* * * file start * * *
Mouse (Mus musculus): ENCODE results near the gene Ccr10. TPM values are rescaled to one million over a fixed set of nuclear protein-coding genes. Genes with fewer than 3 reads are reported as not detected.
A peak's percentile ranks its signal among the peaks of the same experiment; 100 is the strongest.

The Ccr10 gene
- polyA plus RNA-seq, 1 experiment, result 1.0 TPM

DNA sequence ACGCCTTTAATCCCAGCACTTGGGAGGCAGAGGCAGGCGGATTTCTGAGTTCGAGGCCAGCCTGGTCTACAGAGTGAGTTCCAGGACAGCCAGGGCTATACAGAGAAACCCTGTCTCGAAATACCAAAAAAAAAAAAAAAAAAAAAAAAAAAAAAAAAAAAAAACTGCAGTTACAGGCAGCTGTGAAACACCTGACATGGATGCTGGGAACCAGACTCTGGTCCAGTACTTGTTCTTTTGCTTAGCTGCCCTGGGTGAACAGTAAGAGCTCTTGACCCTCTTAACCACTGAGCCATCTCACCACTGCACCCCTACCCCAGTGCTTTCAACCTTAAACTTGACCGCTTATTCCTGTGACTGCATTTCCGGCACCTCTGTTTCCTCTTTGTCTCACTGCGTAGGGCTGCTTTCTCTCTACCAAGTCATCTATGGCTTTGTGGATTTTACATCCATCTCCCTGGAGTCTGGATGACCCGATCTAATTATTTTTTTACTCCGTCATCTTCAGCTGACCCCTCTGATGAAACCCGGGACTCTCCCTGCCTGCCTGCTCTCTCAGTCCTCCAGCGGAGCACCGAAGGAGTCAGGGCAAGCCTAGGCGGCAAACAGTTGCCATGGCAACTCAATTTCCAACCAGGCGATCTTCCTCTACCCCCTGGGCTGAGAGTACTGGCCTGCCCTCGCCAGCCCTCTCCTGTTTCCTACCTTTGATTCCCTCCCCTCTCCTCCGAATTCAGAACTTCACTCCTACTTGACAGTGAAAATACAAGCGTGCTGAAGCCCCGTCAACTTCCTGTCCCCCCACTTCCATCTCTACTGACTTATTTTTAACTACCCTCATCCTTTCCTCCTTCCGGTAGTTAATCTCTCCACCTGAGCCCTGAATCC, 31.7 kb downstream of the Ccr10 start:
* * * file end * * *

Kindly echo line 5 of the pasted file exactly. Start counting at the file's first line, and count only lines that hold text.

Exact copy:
DNA sequence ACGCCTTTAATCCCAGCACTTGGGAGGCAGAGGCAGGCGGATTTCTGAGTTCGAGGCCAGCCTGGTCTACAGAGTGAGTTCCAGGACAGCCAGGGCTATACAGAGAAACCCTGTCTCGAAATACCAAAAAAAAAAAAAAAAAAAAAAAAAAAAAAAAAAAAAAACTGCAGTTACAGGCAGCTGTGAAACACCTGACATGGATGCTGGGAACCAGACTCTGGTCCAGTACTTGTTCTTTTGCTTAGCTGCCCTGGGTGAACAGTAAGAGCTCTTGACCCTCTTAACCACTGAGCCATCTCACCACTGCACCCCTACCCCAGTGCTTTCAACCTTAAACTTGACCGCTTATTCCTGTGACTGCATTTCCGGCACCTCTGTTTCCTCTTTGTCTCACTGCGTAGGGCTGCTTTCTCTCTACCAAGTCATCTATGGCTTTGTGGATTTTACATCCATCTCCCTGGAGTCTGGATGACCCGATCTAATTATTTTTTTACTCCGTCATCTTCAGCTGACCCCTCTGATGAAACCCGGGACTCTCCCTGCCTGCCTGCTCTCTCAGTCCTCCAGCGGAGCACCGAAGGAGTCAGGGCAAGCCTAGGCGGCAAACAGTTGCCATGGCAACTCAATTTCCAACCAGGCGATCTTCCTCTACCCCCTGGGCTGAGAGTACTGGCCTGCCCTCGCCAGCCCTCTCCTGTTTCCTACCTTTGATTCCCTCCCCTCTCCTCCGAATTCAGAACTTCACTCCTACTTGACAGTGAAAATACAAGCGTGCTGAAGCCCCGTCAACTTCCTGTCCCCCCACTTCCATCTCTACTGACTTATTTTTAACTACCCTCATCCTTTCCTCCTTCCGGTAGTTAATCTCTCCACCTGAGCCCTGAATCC, 31.7 kb downstream of the Ccr10 start: